The study found that limited awareness is one of the factors that impede a woman’s ability to choose suitable financial products. Overall, around 34% of women and 21% of men reported having difficulties selecting the right financial products. Among women with limited awareness, lower levels of education further expands the gap between those who find the right financial products with difficulty and those who do so with ease. 

Financial Coaching Helps Women Save

In a FINCA survey of our women clients in Uganda, they explained that coaching encouraged them to set aside small savings that can protect against an uncertain future. The 2021 study showed that the effect of financial coaching on savings transactions was more statistically conclusive for women than for men.   

Further qualitative analysis demonstrates that businesswomen in Uganda tend to be more risk-averse. Low-income women are mostly oriented towards survival and mitigation and they are motivated to operate in groups to offset risk. Social gender roles sometimes take priority over women’s aspirations. Often, gender bias drives societal expectations of a businesswoman in Uganda. She is expected to be a “good wife” by, for example, sharing her earnings with her entire family. Furthermore, women are sometimes prohibited from inheriting property and have to cope with the burden of domestic responsibilities and duties. The video below provides an in-depth overview of the research findings.

The societal and economic barriers motivate women in Uganda to access finance in groups. Consequently, the study recommends that financial service providers mimic some features of informal saving groups and add more bespoke features that are attractive to businesswomen.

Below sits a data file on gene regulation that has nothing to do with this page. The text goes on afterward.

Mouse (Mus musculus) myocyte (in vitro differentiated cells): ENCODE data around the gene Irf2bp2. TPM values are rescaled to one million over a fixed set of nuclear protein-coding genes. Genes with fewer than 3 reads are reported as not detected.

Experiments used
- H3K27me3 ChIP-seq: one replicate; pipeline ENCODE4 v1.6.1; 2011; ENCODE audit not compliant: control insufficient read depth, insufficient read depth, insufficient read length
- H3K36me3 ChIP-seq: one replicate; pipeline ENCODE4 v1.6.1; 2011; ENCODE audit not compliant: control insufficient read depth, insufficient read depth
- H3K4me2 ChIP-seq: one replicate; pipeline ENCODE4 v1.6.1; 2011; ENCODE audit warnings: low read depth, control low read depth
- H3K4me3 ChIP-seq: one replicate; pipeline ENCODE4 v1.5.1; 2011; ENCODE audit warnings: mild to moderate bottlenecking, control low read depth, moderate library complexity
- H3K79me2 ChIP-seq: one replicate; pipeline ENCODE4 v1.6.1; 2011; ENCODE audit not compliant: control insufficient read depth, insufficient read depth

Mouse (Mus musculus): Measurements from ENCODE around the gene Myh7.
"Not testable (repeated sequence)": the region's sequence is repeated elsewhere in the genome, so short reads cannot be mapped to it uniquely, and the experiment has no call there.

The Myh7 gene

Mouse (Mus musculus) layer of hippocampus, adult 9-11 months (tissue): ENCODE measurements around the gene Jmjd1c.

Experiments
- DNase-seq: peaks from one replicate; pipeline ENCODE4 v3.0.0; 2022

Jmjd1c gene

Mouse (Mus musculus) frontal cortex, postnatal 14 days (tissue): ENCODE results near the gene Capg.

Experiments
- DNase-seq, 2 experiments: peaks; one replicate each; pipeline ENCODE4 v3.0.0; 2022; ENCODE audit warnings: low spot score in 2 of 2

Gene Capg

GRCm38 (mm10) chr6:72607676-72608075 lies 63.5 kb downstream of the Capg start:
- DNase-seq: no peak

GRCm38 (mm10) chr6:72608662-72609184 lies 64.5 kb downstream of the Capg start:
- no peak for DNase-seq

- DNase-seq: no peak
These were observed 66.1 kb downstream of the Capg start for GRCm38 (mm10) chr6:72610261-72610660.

Women Use Savings to Pay for Basic Needs During an Emergency

A FINCA survey data covering 11,000 households in 13 countries, finds that women are more likely to spend their savings to cover emergency costs. On the other hand, men are more likely to borrow money to buy immediate necessities. The study collected data between 2020 and 2021 to explore the impact of COVID on household finances.

More than 80% of FINCA’s clients in 13 countries lost income because of the pandemic. These clients resorted to various coping strategies to compensate for their lost income. These coping strategies include spending savings, taking out loans, or selling property.  Around 58% of FINCA clients in this survey leaned on their savings to supplement lost income. Educated women represent roughly 81% of this group, which supports the fact that women are less likely to take financial risks. In emergencies, women’s behavior is more risk averse out of necessity. This is partly because they don’t have access to credit and therefore must rely on savings. 

Despite these challenges, FINCA believes the transformative power of financial inclusion can be realized through women’s business activities. Many businesswomen become leaders in their communities because they enhance their independence, social status, and income. By enabling women to continuously contribute to their family’s material aspirations, FINCA hopes to strengthen their status in the household and overcome gender bias. These effects are amplified by financial coaching and the digitization of financial services, which offers women greater privacy and control over their resources.